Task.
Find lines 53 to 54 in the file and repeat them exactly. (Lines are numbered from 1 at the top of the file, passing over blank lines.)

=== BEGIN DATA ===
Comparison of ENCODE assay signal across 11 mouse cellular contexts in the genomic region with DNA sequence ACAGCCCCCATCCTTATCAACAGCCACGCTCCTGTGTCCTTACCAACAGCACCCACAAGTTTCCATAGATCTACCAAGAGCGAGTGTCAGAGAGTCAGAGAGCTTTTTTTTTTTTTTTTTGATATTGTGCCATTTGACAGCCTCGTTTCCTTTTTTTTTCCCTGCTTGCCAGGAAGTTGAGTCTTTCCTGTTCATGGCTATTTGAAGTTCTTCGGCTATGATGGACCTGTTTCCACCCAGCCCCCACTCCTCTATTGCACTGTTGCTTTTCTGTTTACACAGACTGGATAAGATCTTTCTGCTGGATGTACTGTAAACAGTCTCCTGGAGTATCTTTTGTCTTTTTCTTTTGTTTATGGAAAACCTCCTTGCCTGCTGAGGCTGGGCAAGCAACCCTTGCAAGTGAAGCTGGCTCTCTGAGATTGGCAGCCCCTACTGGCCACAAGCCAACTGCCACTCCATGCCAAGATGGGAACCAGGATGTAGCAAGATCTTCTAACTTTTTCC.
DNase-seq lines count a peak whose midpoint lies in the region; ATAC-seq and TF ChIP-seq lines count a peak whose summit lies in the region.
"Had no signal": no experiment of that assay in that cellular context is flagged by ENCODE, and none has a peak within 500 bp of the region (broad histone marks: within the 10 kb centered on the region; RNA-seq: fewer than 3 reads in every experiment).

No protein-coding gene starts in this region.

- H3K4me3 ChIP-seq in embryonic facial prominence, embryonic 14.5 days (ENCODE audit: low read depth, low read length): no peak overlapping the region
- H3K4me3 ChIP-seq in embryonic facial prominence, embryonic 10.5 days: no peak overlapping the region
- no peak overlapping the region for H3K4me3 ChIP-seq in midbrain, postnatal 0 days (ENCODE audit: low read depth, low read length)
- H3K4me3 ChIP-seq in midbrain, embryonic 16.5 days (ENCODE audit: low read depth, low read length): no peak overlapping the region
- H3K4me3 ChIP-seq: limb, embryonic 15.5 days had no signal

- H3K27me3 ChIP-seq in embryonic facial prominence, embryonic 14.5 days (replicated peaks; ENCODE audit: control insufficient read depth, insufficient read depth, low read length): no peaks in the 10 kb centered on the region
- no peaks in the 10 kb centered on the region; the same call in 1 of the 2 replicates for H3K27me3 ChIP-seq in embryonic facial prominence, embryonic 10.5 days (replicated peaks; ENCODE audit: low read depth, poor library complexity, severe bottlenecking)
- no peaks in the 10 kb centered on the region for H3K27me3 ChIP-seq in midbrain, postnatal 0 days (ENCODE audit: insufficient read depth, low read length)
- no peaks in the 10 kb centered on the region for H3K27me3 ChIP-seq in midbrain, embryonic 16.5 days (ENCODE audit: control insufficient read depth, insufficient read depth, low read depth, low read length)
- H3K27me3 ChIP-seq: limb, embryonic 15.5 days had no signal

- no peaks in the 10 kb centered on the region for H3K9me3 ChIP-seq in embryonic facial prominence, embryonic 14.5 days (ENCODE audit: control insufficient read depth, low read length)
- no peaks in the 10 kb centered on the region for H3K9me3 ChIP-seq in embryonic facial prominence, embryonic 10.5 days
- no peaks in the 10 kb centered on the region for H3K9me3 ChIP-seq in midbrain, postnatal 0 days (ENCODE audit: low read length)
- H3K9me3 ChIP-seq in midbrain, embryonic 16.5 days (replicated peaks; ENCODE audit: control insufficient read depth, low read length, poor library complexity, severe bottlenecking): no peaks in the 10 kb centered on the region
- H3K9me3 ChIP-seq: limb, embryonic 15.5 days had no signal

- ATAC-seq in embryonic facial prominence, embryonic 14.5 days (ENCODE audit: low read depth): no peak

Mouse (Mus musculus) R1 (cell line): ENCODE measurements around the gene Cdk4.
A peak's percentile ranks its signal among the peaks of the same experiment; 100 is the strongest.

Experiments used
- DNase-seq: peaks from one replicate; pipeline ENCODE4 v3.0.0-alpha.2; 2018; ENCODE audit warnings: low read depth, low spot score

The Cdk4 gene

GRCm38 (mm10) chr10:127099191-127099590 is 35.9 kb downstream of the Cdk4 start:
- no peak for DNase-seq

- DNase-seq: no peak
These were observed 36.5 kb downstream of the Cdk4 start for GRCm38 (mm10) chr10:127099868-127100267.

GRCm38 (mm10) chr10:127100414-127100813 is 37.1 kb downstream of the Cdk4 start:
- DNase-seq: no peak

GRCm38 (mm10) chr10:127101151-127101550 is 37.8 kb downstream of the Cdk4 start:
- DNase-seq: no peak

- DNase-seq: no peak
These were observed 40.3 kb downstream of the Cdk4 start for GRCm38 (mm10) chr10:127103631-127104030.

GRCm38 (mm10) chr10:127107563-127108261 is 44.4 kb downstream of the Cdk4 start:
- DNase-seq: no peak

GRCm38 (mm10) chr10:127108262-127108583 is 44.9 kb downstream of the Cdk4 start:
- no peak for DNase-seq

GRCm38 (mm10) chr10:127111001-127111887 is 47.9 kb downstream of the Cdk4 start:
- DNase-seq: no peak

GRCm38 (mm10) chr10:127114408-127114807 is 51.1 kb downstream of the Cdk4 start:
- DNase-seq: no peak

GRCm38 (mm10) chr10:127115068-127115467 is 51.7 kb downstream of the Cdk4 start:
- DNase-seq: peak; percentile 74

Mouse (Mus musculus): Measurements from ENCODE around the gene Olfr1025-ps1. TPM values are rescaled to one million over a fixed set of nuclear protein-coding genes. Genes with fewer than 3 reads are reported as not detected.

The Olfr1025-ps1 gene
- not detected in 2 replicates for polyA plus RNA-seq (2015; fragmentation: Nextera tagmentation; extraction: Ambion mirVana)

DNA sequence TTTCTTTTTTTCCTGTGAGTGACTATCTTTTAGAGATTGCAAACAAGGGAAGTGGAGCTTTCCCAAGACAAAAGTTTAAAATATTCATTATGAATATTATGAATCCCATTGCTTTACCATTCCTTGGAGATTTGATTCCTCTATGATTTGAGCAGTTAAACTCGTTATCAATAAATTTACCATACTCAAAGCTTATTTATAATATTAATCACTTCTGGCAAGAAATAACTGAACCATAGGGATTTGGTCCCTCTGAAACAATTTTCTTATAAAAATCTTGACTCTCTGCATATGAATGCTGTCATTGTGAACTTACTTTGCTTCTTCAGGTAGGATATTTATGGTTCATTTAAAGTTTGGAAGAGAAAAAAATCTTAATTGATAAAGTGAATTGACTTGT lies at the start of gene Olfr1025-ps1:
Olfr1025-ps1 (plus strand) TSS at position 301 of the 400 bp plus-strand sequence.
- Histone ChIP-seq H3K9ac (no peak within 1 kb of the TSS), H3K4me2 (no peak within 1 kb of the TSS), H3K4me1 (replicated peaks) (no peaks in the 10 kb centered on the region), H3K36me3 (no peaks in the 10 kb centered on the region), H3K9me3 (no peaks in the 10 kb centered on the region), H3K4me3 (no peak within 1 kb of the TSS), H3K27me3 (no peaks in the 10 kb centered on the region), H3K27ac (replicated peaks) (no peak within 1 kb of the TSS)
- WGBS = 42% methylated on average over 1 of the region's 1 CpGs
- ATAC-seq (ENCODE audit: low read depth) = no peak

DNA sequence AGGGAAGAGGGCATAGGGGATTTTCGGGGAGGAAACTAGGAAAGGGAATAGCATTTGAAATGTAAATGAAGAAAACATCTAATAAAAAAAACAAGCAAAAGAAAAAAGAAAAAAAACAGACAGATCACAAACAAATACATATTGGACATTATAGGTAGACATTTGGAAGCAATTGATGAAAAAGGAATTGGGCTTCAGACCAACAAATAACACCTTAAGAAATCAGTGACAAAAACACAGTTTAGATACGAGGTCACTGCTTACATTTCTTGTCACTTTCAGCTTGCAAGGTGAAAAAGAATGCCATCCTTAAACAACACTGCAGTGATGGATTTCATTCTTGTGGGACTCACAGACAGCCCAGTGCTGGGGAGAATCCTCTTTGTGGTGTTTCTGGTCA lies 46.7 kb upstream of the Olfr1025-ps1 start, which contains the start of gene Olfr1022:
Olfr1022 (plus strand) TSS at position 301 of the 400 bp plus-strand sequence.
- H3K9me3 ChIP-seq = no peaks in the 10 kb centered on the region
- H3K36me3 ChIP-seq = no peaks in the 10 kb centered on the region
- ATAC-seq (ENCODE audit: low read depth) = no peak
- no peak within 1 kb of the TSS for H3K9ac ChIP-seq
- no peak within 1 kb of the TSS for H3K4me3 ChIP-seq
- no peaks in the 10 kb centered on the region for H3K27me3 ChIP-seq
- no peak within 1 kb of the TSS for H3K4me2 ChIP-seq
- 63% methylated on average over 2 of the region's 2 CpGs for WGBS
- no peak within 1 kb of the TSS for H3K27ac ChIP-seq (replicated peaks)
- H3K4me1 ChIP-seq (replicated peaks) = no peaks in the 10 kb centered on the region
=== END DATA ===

- ATAC-seq (ENCODE audit: low read depth) = no peak

DNA sequence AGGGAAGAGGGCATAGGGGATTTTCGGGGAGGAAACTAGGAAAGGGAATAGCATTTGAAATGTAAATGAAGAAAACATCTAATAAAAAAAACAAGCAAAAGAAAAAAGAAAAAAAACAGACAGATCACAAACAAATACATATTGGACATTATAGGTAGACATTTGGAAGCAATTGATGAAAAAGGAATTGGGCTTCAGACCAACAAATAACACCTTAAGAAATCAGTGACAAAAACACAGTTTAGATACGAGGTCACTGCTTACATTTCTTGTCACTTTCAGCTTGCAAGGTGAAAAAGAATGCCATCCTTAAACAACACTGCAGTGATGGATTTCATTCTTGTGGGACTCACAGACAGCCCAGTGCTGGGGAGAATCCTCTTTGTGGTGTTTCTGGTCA lies 46.7 kb upstream of the Olfr1025-ps1 start, which contains the start of gene Olfr1022: